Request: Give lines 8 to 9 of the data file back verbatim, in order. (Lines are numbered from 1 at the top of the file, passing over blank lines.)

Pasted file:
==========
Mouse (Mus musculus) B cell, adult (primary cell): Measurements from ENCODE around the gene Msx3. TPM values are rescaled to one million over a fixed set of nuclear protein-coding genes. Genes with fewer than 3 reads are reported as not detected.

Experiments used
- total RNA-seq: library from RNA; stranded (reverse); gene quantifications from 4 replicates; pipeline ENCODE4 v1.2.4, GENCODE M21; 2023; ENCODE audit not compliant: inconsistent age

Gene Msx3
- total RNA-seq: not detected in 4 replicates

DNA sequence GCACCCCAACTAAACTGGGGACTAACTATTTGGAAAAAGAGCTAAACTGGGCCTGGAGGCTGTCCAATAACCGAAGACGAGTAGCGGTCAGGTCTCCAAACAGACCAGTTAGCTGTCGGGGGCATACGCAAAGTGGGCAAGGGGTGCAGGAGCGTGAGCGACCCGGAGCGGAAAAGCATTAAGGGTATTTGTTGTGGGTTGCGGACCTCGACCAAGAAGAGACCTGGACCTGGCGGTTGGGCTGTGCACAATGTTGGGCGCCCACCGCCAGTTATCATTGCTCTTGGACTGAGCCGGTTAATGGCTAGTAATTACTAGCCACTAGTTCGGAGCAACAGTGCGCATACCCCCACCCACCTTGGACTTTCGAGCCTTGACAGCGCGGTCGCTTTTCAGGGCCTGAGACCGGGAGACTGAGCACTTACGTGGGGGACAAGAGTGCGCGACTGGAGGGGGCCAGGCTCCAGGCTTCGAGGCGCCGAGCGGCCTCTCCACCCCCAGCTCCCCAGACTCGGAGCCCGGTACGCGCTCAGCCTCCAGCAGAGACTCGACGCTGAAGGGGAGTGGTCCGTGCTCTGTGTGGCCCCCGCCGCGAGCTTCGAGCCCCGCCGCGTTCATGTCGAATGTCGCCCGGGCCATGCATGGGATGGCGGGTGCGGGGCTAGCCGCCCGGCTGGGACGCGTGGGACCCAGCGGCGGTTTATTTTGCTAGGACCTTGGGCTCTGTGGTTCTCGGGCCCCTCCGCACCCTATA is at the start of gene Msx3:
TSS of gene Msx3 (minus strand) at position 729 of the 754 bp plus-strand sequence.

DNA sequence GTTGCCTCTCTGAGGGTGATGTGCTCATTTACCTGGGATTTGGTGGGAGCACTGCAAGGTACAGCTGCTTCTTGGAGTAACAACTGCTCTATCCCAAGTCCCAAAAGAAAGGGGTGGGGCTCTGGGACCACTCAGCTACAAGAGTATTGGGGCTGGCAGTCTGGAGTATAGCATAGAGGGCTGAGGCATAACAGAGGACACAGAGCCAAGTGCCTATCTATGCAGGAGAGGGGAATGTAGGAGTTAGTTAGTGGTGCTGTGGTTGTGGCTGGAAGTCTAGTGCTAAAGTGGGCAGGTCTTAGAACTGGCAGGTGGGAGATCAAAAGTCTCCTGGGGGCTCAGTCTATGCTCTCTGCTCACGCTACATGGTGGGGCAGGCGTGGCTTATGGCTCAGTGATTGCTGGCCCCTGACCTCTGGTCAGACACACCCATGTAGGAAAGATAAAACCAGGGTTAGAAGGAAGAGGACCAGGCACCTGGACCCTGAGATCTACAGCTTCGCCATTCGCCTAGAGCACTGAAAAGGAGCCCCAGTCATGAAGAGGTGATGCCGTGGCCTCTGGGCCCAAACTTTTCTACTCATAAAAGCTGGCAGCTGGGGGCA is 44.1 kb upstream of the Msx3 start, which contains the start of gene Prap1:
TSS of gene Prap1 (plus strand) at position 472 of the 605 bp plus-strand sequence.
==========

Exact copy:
DNA sequence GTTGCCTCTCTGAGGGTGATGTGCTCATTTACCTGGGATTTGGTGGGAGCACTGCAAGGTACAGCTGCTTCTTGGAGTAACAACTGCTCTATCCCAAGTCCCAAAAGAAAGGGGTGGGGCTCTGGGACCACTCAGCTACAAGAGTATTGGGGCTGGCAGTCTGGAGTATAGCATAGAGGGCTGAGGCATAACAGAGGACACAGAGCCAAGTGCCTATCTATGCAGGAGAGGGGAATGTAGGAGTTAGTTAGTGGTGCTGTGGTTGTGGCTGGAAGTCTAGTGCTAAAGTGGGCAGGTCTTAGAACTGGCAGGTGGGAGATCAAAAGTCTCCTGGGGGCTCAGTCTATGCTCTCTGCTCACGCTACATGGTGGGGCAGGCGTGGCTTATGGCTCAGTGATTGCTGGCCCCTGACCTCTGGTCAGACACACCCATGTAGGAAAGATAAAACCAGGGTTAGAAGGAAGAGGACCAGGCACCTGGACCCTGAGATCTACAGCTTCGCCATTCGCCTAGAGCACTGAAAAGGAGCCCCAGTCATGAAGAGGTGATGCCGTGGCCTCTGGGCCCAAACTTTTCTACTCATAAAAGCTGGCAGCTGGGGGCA is 44.1 kb upstream of the Msx3 start, which contains the start of gene Prap1:
TSS of gene Prap1 (plus strand) at position 472 of the 605 bp plus-strand sequence.